March 1, 2011
By ADAM NOSSITER
ABIDJAN, Ivory Coast — At the Marcory market, iron shutters are pulled down tight over storefronts for block after block. In the Koumassi neighborhood, idle men drift up to a rare open vendor, cadging a lone cigarette. Fish and grain stalls on the road into another area, Abobo, are deserted, save the rats scurrying in a facing gutter. Lines of women, fleeing the violence in a single-file exodus, balance possessions on their heads and then scatter at the sound of nearby gunfire.
Abidjan, once West Africa’s most important city, is collapsing under the weight of Laurent Gbagbo’s armed fight to stay in power, three months after losing a presidential election.
Businesses are shutting, employees are being laid off by the dozen and families complain of going without meals. Traffic is minimal, and roadblocks operated by rock-wielding, pro-Gbagbo youth groups are everywhere. Amid the torrent of international sanctions against him, banks have closed, all A.T.M.’s have shut down and cash is rarer by the day.
But still Mr. Gbagbo refuses to yield. If anything, the world’s shift of focus to the uprisings in the Arab world appears to have emboldened him. Bloody incursions continue into neighborhoods that support the opposition. Xenophobic language airs nightly on the state television channel and from the mouths of government officials — “France, the United States and the United Nations are provoking civil war in Ivory Coast,” a Gbagbo spokesman, Alain Toussaint, said in a recent interview. And on Monday, Mr. Gbagbo’s forces fired on United Nations inspectors seeking to determine whether his government had imported attack helicopters from Belarus in violation of an arms embargo.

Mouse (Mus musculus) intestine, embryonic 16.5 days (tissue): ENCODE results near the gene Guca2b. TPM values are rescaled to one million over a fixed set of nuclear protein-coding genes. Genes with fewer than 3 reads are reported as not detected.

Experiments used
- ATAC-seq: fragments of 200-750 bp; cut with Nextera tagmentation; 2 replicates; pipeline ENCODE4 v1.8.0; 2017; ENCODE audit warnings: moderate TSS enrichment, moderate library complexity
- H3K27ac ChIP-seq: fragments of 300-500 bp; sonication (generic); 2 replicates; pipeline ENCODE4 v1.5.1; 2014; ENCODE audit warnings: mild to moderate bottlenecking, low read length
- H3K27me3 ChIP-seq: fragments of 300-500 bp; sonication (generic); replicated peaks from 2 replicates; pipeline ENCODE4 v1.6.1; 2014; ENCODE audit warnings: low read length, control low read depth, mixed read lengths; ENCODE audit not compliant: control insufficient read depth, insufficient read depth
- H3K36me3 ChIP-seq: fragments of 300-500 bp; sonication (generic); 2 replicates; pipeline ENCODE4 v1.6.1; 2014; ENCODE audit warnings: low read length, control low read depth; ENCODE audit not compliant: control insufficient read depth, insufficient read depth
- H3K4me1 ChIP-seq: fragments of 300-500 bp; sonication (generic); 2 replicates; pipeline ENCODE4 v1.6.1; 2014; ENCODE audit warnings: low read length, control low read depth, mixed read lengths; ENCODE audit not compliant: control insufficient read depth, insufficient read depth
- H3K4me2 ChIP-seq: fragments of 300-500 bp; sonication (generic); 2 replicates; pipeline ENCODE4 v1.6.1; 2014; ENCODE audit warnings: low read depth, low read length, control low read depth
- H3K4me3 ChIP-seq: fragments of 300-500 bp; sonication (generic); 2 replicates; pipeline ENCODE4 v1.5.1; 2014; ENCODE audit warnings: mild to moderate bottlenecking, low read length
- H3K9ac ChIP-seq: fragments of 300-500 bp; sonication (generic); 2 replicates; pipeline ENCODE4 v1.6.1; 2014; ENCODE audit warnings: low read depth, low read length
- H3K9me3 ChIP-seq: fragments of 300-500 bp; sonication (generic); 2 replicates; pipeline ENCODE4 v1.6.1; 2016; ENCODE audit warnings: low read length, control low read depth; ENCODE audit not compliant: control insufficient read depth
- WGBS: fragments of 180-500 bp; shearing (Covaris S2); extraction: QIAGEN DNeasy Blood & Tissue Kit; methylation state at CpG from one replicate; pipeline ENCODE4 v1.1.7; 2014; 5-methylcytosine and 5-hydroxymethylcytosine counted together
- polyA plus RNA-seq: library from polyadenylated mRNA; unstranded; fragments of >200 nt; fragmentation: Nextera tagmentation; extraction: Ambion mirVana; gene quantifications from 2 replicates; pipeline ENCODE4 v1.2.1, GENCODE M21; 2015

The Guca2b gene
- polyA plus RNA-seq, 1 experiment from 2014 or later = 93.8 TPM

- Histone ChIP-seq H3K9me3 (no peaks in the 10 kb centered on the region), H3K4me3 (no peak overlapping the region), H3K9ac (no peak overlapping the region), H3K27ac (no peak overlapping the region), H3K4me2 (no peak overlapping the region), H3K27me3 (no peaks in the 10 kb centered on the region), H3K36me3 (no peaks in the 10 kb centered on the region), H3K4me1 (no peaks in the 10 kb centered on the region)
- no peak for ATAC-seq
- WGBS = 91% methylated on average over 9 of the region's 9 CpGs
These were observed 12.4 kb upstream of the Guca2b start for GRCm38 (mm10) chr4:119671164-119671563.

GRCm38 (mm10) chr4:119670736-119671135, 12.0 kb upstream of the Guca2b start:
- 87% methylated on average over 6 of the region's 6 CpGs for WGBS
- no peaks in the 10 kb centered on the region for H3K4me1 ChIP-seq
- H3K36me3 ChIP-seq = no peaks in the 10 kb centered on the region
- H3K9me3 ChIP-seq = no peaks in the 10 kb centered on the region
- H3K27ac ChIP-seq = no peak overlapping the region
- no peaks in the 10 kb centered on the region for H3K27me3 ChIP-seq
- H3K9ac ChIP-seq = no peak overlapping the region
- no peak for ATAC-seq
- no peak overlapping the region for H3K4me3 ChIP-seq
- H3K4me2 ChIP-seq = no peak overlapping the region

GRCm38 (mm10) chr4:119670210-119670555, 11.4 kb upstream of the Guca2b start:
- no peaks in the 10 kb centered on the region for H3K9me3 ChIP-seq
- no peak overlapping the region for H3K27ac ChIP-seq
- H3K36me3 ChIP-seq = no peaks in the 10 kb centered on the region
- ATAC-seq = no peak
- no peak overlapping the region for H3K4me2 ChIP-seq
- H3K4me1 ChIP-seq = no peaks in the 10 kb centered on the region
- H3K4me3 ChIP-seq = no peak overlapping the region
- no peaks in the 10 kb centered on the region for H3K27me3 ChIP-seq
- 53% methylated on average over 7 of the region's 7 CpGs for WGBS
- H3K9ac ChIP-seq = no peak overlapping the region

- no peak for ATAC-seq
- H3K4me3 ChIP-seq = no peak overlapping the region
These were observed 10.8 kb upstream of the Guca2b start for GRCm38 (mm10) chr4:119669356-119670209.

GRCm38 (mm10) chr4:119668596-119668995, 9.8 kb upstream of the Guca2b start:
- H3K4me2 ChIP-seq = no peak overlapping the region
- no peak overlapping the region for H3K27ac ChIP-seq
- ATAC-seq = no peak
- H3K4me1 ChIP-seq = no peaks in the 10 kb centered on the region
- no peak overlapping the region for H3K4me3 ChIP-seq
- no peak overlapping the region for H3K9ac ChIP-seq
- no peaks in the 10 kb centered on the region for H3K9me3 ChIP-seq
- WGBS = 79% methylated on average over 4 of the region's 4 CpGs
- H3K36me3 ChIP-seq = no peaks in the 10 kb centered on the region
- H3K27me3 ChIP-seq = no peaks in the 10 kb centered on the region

This week also, nine newspapers opposed to Mr. Gbagbo closed, saying they could no longer withstand police harassment and constant threats of violence against their journalists. “They’ve been summoned repeatedly by the Crime Squad” of the Gbagbo government, said a spokesman for the papers, Dembele Al Seni.
Meanwhile, the man who nations across the world say defeated Mr. Gbagbo in last year’s election, Alassane Ouattara, a former International Monetary Fund official, remains trapped in a lagoon-side hotel, protected by United Nations troops.
But increasing signs of armed assaults against Mr. Gbagbo’s forces have appeared in recent days. Some of his soldiers— estimates range from 3 to 27 — were killed in Abobo last week by a shadowy militia that fades into the neighborhood after attacking, leaving pro-Gbagbo troops, rifles bristling from the sides of trucks, cautiously patrolling Abobo’s edges. And late last week, gunmen affiliated with the armed rebellion against the government in 2002 captured several small towns in the country’s west from Mr. Gbagbo’s forces.
“It’s war in the trenches, not open warfare,” said a diplomat, who was not authorized to speak publicly on the matter, predicting further bloodshed and no quick resolution.